Wednesday, June 3, 2009

Bridesmaid's Guide: The Bridesmaid's Wedding Survival Kit

While the items in the preceding list are typical responsibilities of a bridesmaid, every bridesmaid should know that sometimes the call to arms means more than just following standard regulations.

The purpose of being an attendant is to attend to the bride; she is your cause. The finest guerrillas are equipped for any complications or nuisances that can arise at or before the wedding. You are the bride's emergency hotline. Be ready for any emergency— medical or otherwise. Prepack a small bag or box with the following items, which may save you or the bride at a critical moment. This will be your Wedding Survival Kit. The contents should include the following:
  • Aspirin and/or ibuprofen. Boring toasts, lots of drinking, loud music . .. throb, throb, throb ... get the picture?
  • Band-Aids. Uncomfortable shoes, dancing, corns. . .. Bring several different sizes and shapes for cuts and blisters.
  • Nasal spray. Especially useful at outdoor weddings held at the height of hay-fever season. A runny nose is not attractive on any member of the wedding party.
  • Tissues. If you do get that runny nose, the back of your hand just won't do, especially when you're expected to shake hands in the receiving line. Also, use a tissue to blot your lipstick and it won't rub off on your teeth.
  • White medical tape. It's shiny, made of cloth, and almost actually looks like some kind of wedding trimming. Be creative; it's good for lots of things .from taping bridal boo-boos to holding down headpiece fabric.
  • Needle, thread, and scissors. Buttons pop off, hems rip, and tags may need to be removed. If you have the time and the dexterity, these are important items.
  • Safety pins. Because chances are you won't have the time. Bring them in all sizes! Be prepared for flimsy spaghetti straps, ripped lace, and stretched seams. Bridal gowns and bridesmaid dresses get stomped on, smushed, yanked, and caught on flimsy trellises with cascading greenery. Likewise, one good pirouette on the dance floor and the slit of your dress is exposing your hootie to the world. Safety pins are essential to wedding survival.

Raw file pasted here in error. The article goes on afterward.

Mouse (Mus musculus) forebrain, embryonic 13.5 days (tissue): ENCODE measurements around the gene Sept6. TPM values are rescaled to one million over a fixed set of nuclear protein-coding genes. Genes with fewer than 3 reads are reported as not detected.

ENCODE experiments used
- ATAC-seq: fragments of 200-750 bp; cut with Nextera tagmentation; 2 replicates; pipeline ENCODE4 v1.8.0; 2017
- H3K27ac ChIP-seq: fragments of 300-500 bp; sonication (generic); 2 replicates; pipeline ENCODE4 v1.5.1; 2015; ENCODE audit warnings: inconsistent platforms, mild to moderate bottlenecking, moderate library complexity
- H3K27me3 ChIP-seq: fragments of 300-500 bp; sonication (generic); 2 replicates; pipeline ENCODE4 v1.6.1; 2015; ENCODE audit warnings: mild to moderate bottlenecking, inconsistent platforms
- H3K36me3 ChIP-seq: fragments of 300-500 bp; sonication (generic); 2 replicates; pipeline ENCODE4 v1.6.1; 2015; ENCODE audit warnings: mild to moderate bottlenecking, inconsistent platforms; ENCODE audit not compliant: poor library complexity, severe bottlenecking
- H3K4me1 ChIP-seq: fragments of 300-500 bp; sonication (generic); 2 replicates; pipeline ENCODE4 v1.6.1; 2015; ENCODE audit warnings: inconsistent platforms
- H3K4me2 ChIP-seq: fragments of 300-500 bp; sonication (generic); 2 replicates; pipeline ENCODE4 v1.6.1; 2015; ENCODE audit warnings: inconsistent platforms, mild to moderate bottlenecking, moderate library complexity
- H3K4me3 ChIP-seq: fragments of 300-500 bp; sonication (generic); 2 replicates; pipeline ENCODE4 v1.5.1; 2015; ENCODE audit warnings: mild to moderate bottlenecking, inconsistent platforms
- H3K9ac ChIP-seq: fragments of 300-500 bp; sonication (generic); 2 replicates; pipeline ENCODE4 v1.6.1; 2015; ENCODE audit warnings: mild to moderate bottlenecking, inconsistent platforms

• Nail file. Ragged nails snag tulle and silk. Snags are bad.
  • Clear nail polish. Nails chip and pantyhose run. This is a fact of life. Clear nail polish is a sure fix for both situations.
  • Smelling salts. When emotions run high, such as at a wedding, people keel over.
  • Eye drops. Tears of joy, a late night out with the girls for the bachelorette party, you're stoned ... whatever your reason, red veiny eyes ruin photos and don't look nice up close. Eye drops also take the red out of a skin blemish.
  • Hair spray. Buy a small travel-size bottle of hair spray. It's discreet and very effective for putting windblown hair back in its place. Down hair, down! (Or, in some cities, up hair, up!)
  • Breath spray/breath mints. If you don't know why we're suggesting these, you're the reason we are.
  • Bobby pins (a.k.a. hair pins). Bring as many as you can, both big and small. No matter how many pins Jacques-Paul stuck into your elaborate 'do, rest assured that the first time your partner dips you, your hair will spring free.
  • Tampons and panty liners. We don't care if you just finished your period. Mother Nature loves to play jokes, especially if you're planning on wearing anything white or light-colored.